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Friday, December 4, 2020

The Pandemic Has Been All Consuming, So it Can be Easy to Forget That We Are Faring Well in Grey Bruce

Stephen Vance, Editor

For the past seven months our daily lives have all but been consumed by the COVID-19 pandemic. It has impacted our economy, it has restricted our movements, it has resulted in the cancellation of most everything we deem to be fun, and it has limited our contact with others. With all of the frustration and uncertainty we have been experiencing, it can be easy to forget that in Grey-Bruce at least we have fared quite well.

An article in the Toronto Star last week (So How Has Grey Bruce Avoided COVID-19’s Worst So Far? October 6, 2020) served as a reminder of just how well we in Grey-Bruce have managed to navigate this pandemic.

Only one Southwestern Ontario health region, Grey-Bruce, has defied the odds and not had one COVID-19 death seven months into the pandemic,” the article began.

While Ontario has seen roughly 60,000 of its residents test positive for the virus, as of Monday, only 155 of those positive cases have been in Grey-Bruce (just 13 in the Municipality of Meaford), and though Ontario has seen more than 3,000 deaths as a result of the virus, in Grey-Bruce we have fortunately not seen any deaths thus far.

Only four other health units in Ontario have seen no deaths as a result of the virus, and three of those are located in the province’s northern reaches, where as in Grey-Bruce residents are naturally more distanced from others when compared to large urban centres.

The Star article attributed Grey-Bruce’s success during this pandemic in part due to the Grey-Bruce Health Unit taking early action as the virus was heading across the ocean toward us back in January. The article rightly heaped praise upon Grey-Bruce’s top doctor, Ian Arra, who not only began mobilizing resources early into the pandemic, but he has also ensured excellent communication with the public via daily case count updates, along with regular notices filled with information and guidance for residents to follow, while at the same time reassuring residents and encouraging everyone to remain calm.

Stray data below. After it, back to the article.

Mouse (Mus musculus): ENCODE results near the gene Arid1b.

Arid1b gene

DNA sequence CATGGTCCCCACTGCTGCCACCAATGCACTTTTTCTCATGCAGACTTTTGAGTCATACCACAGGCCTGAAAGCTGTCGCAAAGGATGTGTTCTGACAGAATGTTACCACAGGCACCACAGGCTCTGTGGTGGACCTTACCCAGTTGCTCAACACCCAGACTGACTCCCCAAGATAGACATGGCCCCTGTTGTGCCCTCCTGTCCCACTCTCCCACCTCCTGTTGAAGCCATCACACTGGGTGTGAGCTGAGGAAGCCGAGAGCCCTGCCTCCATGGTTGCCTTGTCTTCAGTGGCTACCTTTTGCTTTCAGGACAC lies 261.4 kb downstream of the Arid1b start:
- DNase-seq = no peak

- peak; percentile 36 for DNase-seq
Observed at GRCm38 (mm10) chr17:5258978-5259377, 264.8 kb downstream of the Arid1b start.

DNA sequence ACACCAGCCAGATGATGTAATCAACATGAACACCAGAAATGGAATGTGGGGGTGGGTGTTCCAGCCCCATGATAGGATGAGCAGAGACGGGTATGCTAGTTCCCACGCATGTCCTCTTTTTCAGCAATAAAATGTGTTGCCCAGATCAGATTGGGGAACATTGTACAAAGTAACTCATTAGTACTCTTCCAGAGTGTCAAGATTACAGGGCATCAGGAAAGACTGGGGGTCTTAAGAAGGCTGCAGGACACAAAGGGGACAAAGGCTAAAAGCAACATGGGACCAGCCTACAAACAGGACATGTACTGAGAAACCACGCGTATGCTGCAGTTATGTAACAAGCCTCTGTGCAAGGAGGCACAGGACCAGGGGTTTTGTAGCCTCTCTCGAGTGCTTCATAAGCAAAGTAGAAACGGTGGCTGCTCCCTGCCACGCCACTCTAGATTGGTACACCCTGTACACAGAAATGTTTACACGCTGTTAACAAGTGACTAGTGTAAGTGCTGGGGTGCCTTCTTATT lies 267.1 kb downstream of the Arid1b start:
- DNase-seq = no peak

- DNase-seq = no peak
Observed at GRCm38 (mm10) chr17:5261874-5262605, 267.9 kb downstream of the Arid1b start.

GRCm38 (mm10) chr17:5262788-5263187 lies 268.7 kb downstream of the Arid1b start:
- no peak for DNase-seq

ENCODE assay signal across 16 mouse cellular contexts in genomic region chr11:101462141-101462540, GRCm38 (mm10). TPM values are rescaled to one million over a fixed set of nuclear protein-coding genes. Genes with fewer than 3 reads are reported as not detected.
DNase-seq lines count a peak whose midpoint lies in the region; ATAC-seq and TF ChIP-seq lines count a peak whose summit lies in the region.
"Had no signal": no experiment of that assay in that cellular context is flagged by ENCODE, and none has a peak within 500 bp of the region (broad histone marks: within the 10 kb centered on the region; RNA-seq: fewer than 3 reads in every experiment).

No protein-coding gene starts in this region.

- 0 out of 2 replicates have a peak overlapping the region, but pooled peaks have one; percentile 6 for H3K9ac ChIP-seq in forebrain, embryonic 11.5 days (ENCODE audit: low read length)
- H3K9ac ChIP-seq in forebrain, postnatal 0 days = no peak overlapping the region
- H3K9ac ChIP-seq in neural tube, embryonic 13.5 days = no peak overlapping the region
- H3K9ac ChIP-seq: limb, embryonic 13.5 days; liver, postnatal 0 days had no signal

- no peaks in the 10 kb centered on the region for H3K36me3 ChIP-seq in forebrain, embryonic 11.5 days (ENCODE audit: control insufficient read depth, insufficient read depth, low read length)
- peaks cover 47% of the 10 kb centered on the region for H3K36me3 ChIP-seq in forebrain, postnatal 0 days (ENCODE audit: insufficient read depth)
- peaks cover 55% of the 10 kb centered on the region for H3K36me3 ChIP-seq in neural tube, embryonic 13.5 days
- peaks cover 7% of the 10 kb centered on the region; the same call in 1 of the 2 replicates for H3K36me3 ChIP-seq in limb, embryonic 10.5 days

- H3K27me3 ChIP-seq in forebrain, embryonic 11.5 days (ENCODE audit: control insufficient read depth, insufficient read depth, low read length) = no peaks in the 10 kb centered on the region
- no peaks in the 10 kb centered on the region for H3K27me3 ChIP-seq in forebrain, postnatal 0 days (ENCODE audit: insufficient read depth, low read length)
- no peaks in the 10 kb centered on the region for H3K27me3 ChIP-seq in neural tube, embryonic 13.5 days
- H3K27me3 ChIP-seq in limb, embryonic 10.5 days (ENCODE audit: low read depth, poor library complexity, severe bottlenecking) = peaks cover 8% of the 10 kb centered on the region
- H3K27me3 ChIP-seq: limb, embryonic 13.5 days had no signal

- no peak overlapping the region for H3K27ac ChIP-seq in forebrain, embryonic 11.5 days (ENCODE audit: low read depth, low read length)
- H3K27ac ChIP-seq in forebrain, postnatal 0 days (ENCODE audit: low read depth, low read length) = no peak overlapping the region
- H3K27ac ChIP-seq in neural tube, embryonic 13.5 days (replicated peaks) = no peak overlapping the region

In Grey-Bruce, during this emergency, the public has been engaged, informed, but not afraid,” Arra told the Star.

Another key to Grey-Bruce’s success during this pandemic has been contact tracing. The Star article noted that provincial guidelines aim to have 90 percent of contacts traced within 24 hours; in Grey-Bruce the health unit has managed to trace 100 percent of a patient’s contacts within hours.

I think it would be safe to say that none of us has enjoyed the experience of the past seven months. We have all had to make some sacrifices, we have all had to endure face masks and social distancing, and we have all missed out on a number of events and activities from dining out to live music to public events like the Scarecrow Invasion. Even simple things like sending our kids to school has become an exercise in frustration and increased anxiety thanks to the virus. Few areas of our lives have managed to avoid negative impacts of this pandemic, but all of those frustrations and inconveniences seem like a fair trade given that in Grey-Bruce we have not lost any friends or neighbours to the virus thus far.

I think all of us living in Grey-Bruce should take some pride in our collective response to this pandemic. We can take some comfort in the fact that the overwhelming majority of us have heeded the warnings, and have followed the guidance of our local health unit. We have taken this virus seriously without panicking, we have shown kindness and compassion to our fellow citizens, and we have managed to keep pushing forward, not allowing the virus to completely control our lives.

While we can take some comfort in the minimal impact of this virus in our neck of the woods, now is not the time to become complacent. With a second wave of the virus upon us, along with our traditional flu season, we all need to ensure that we are following health unit guidelines, that we are distancing from others, washing our hands, wearing masks when indoors, and perhaps most of all, remaining calm.

How long we will have to endure the frustrations and inconveniences brought about by this virus is anyone’s guess at this point, but we have seen through our own experience here in Grey-Bruce that the key to minimizing the spread of this virus is actually fairly simple – we all just need to do our part.

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